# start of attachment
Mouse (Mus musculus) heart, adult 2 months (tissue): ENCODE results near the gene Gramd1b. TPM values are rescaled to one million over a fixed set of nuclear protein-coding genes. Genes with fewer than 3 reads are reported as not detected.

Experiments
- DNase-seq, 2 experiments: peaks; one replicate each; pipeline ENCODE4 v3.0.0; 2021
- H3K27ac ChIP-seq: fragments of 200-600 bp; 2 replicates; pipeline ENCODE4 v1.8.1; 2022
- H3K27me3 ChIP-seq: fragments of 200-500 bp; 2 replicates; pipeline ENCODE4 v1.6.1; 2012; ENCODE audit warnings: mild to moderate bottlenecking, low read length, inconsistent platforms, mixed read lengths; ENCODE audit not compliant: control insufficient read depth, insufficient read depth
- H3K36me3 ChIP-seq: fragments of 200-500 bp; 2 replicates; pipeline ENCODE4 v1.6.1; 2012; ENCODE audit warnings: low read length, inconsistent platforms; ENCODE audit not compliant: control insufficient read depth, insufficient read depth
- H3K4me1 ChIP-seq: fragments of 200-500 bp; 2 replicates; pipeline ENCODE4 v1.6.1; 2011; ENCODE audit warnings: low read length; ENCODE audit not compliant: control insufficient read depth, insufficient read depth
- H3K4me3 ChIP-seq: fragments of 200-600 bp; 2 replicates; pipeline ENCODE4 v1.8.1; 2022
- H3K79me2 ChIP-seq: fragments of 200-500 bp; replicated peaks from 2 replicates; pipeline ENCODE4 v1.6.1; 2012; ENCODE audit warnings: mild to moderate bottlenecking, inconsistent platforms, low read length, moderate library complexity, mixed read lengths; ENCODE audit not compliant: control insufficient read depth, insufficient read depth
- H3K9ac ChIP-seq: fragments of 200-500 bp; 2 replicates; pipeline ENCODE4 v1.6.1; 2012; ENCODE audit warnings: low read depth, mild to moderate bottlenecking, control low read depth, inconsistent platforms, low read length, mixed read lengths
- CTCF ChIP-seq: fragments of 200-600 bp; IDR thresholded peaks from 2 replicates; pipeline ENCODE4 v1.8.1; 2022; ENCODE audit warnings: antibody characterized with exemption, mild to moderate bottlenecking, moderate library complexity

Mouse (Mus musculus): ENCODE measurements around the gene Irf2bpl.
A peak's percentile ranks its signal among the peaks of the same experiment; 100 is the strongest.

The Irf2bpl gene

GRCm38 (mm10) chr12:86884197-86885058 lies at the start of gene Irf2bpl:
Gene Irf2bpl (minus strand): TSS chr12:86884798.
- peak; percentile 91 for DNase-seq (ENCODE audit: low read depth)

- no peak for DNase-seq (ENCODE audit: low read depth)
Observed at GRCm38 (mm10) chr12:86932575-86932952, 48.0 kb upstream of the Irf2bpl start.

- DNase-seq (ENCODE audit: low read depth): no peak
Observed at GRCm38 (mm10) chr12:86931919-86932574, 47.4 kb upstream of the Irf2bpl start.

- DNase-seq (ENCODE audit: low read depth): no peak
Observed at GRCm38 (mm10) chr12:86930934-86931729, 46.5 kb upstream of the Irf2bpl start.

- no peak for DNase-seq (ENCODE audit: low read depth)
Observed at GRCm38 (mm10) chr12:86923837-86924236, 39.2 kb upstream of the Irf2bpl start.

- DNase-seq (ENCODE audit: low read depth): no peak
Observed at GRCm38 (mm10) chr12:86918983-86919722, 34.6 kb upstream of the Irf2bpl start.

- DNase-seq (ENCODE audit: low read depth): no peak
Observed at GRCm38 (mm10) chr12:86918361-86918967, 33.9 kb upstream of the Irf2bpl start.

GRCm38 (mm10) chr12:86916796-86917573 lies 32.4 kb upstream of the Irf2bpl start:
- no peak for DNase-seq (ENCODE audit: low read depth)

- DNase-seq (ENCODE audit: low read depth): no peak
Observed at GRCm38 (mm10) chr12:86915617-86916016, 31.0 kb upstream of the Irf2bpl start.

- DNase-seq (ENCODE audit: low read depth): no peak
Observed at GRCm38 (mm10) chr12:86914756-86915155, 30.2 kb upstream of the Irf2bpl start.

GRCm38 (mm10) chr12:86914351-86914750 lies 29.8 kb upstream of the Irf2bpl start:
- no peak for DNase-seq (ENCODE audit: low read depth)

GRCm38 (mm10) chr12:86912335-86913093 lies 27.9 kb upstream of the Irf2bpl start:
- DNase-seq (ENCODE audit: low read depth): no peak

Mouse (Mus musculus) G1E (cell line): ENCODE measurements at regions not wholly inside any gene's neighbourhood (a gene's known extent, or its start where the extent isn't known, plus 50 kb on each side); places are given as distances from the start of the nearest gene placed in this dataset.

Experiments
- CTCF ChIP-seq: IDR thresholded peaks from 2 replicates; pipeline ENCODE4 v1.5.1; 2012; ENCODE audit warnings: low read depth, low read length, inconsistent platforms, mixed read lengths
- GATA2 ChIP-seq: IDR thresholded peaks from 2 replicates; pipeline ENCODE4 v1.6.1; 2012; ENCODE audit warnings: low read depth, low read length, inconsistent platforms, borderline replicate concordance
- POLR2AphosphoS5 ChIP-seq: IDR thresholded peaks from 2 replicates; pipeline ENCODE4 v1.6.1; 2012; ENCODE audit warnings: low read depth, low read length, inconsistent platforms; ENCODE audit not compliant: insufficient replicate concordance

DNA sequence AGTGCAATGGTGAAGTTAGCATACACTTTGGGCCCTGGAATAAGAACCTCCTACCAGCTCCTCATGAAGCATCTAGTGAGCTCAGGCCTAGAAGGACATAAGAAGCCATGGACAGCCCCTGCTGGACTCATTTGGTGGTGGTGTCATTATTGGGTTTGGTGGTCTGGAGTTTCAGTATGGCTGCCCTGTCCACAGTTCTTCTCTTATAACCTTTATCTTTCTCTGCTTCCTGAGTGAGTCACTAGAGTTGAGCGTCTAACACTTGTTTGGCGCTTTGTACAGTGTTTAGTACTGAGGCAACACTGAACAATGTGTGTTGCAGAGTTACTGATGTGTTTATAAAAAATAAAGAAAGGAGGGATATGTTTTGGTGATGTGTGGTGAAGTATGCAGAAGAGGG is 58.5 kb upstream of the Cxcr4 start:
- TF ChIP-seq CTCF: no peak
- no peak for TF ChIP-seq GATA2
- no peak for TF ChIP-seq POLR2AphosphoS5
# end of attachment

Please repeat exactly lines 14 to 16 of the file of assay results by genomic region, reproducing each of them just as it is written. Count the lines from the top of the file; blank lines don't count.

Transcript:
The Irf2bpl gene

GRCm38 (mm10) chr12:86884197-86885058 lies at the start of gene Irf2bpl:
Gene Irf2bpl (minus strand): TSS chr12:86884798.